”Steve Hays recently called Arminians (and Josh in particular) hypocrites for not opposing my teaching eternal security. (link) It’s unclear if he means they should oppose eternal security (since he cites case where Josh does) or if Steve means they should oppose me personally.”
i) Actually, they shouldn’t oppose eternal security. They should espouse eternal security (or perseverance)–along with the other four points of Calvinism.
ii) However, my point, which I clearly made in my original, is that they ought to apply a consistent standard.
“Steve, please consider assuming a more charitable reason other than hypocrisy for the lack of personal opposition.”
I’ll consider a more charitable interpretation if and when they offer a principled explanation for why they play favorites.
But it’s not as if Josh, for one, left himself much elbowroom. To the contrary, he went out of his way to state his opposition in the most uncompromising terms he could muster.
“Faith isn’t a choice; it’s a result of one. Repentance is a choice, but faith is not. So I disagree the inception and continuation of faith are the same.”
i) Dan needs to explain how repentance is in voluntary, but faith is involuntary. He needs to explain how that dichotomy is psychologically tenable.
ii) He also needs to defend his dichotomy from Scripture.
iii) In addition, he needs to explain how faith is not a choice, but merely a result of choice. Even on libertarian grounds, how does this work out? How do we believe something unless we find it believable? And if we find it believable, then don’t we already believe it? Likewise, how do we disbelieve something unless we find it unbelievable? And if we find it unbelievable, then don’t we already disbelieve it?
So where does choice come into play? Does Dan think we choose to find something believable or unbelievable? Is that a psychologically realistic claim?
iv) Even if we accept Dan’s distinction, it’s a distinction without a difference. If faith is the result of a free choice (“free” in libertarian terms), then we control the resultant faith by controlling the choice which results in faith.
This does nothing to avoid my point that, on libertarian grounds, an individual is free to either believe in Christ or disbelieve in Christ.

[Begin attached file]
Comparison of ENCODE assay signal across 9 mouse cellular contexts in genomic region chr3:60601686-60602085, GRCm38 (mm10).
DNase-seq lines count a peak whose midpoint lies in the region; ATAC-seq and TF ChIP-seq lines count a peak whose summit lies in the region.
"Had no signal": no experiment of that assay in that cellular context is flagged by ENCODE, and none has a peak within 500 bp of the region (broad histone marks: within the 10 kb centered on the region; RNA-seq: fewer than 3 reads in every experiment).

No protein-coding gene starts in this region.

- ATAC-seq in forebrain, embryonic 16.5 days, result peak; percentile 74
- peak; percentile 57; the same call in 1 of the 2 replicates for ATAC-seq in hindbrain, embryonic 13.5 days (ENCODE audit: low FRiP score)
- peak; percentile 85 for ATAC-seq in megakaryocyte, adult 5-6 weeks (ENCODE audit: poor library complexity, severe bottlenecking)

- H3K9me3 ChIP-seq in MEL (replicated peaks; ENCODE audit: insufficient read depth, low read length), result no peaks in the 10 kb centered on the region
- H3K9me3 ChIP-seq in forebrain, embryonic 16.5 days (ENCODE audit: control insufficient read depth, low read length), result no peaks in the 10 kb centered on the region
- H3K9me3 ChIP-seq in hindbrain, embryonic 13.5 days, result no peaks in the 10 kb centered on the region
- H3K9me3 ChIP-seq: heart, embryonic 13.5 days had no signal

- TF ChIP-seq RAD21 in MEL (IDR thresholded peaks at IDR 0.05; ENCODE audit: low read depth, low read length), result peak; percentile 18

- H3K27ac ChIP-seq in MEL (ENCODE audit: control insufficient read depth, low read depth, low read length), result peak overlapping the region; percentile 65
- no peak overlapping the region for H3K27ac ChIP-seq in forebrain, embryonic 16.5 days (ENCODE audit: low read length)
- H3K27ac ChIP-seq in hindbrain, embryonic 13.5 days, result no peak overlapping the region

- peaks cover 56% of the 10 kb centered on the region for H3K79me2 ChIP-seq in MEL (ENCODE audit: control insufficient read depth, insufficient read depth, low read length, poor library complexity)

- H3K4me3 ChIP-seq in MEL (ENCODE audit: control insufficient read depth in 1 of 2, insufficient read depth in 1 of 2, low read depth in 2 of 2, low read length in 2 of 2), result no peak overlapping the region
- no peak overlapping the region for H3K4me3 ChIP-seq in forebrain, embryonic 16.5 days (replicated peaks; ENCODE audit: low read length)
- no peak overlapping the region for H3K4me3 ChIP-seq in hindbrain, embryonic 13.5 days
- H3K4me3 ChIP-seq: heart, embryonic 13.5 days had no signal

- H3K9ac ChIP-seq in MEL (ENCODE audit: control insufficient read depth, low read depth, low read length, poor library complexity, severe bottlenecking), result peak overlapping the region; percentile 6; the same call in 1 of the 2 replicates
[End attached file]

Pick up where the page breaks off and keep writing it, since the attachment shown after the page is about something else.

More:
v) Apropos (iv), how does perseverant faith differ from saving faith? Doesn’t saving faith require us to repent of our sins and trust in Christ? Doesn’t perseverant faith require us to repent of our sins and trust in Christ?
Why is conversion ultimately voluntary (i.e. the result of a libertarian choice), but perseverance is ultimately involuntary (i.e. not the result of a libertarian choice)?
Why does the freedom to do otherwise apply to conversion, but not to perseverance?
“On the other hand, we are warned about neglecting not just repudiating salvation (Heb 2:1-3). We can slip away, like a ring slipping off a finger.”
Meaning what? Apostasy? But Dan denies that this is a live possibility. And if he’s referring to something which falls short of apostasy, then it’s irrelevant to the point at issue.
“So while I am not suggesting we should be passive about perseverance or maintaining faith, I am suggesting conversion and continuation are asymmetrical. I think the way it works is that as we work, we see God working in our lives and it strengthens our faith.”
If anything, the libertarian logic of this would be just the opposite: to the extent that perseverance is cooperative in a way that conversion is not, perseverance would be voluntary in a way that conversions is not.
“I don’t disagree with non-OSAS Arminians on warning passages. I disagree with them on security passages and also in systematization.”
That’s disingenuous. Because he disagrees with them on “security passages,” he also disagrees with them on warning passage–since he interprets the warning passages in light of the security passages, contrary to the way in which they interpret warning passages.
“But I do hold we can fall away, I just don’t think we will.”
Of course, that’s a dodge. It sidesteps the question of why we won’t. We won’t because something is preventing us, keeping us, from falling. The “can’t” underwrites the “won’t.” The “won’t” is the effect of the “can’t.”
Without the “can’t,” you have no “won’t.”